Dennis Mertz, Grounds Manager at CTS-FW’s campus, says working with LiveRoof has been easy. According to their contract, they visit campus each spring to make sure the vegetation is in good shape. Much of it is sedum, which is highly drought resistant. As a result, Mertz finds the green roof to be extremely low maintenance, especially compared to the rest of campus with its grass, trees, and mulch. LiveRoof plants are contained in two-foot by two-foot planters provided by the company.
 
“If a section dies off, you just take out the tray, and switch it out,” he says. “All we do in the spring is cut everything back, trim it up with weed eaters, fertilize it once a year, and that’s it. You don’t even need to water it because it’s getting rained on.”

The green roof atop the campus library at Concordia Theological Seminary is divided into two-foot by two-foot planter boxes.
 
Roethemeyer says the environmental benefits speak to CTS-FW’s values, too, feeding cleaner water into the city’s rivers and preventing challenges downstream.
 
“The LiveRoof itself acts as a filtration system and prevents storm drains from being overpowered by a downpour,” he says. “Our roof filters rainwater and runoff, which drains from campus and feeds into the St. Joseph River.”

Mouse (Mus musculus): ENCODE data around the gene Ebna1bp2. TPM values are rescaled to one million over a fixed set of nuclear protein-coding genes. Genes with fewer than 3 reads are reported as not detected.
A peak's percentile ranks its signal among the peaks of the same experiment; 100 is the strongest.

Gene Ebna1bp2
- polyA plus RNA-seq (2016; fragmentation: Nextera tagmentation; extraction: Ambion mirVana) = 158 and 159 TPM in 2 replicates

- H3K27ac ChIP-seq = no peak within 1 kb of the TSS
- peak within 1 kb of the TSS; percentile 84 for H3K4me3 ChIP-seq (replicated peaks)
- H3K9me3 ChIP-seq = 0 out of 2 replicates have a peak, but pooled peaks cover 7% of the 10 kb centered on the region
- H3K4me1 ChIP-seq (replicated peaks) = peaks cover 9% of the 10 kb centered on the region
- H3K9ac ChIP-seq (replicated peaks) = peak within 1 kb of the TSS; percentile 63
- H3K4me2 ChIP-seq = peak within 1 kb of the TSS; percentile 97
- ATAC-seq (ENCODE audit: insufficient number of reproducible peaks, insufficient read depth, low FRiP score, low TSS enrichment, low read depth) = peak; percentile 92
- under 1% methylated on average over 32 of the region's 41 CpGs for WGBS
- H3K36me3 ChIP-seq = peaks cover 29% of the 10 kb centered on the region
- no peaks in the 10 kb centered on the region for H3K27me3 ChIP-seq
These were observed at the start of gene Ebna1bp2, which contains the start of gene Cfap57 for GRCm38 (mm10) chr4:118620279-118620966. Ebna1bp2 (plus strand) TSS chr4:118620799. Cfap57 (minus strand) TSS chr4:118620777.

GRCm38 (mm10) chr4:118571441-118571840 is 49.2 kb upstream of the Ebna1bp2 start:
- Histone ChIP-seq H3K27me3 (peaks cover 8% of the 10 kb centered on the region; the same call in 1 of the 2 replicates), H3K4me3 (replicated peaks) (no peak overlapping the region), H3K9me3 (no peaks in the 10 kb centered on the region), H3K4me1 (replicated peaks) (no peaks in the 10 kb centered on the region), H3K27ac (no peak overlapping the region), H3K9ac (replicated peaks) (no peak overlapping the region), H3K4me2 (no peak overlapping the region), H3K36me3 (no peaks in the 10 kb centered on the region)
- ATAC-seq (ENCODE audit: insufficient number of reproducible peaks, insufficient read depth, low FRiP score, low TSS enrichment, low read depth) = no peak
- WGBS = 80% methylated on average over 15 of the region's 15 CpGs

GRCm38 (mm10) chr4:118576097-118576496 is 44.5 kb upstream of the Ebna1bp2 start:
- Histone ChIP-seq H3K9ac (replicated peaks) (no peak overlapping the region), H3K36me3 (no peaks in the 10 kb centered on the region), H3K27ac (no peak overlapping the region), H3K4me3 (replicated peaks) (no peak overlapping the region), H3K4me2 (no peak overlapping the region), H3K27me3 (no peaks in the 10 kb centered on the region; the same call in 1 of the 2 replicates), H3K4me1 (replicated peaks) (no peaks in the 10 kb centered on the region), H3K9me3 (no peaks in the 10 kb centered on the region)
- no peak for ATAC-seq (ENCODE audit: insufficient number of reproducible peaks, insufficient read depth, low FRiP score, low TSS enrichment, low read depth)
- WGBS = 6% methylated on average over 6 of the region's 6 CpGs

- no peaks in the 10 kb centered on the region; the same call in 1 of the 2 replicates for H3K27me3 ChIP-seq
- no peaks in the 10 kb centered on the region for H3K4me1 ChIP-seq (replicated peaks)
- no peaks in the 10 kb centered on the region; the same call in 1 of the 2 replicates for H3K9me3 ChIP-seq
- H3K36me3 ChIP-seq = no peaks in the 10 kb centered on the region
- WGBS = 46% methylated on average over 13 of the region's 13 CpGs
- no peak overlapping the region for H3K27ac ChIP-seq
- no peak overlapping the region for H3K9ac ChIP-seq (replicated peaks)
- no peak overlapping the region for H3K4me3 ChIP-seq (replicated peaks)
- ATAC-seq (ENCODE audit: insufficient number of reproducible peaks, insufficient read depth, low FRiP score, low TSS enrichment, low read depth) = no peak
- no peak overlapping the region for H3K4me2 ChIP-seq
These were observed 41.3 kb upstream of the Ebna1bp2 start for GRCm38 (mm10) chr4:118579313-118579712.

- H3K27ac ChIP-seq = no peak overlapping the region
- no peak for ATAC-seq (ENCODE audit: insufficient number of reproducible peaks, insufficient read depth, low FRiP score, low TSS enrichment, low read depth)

A green “living” roof (during the cold season) atop the campus library at Concordia Theological Seminary (CTSFW) at 6600 N. Clinton St.
 
So if you want to transition to a green roof, where do you begin?
 
“It all comes down to your structural capability,” says Sanderson.
 
While the cost of green roofs generally decreases as they get larger, don’t discount the value of smaller rooftops with fewer logistical hurdles.
 
“There’s no size limit,” Sanderson says. “Actually, smaller might be better because you’ll have fewer seams in your roofing to deal with.”

As more residents and businesses move to Downtown Fort Wayne, there’s growing interest in green infrastructure.
 
While laying beds of soil and grass will likely require a structural assessment, getting started can be as simple as adding a few planters to an existing outdoor rooftop, patio, or windowsill. As Johnson puts it, more greenery in urban areas—in any form—ultimately benefits everyone.
 
“It all contributes to the vibrancy of Fort Wayne,” he says.
 
See for yourself
 
Anyone can visit a green roof in Fort Wayne at Concordia Theological Seminary’s campus at 6600 N. Clinton St., which is open to the public. 

This LiveRoof sits atop the Kroemer Library Complex on the lake, next to the central Kramer Chapel. Each spring, it blooms with native plant life and offers tables and chairs for visitors to relax by the water. While it is not far above the ground level, it offers a glimpse of what’s possible with LiveRoof technology and the benefits of public green spaces.

This story was made possible by underwriting from Design Collaborative and Downtown Fort Wayne.
 

https://www.inputfortwayne.com/features/greenrooftops.aspx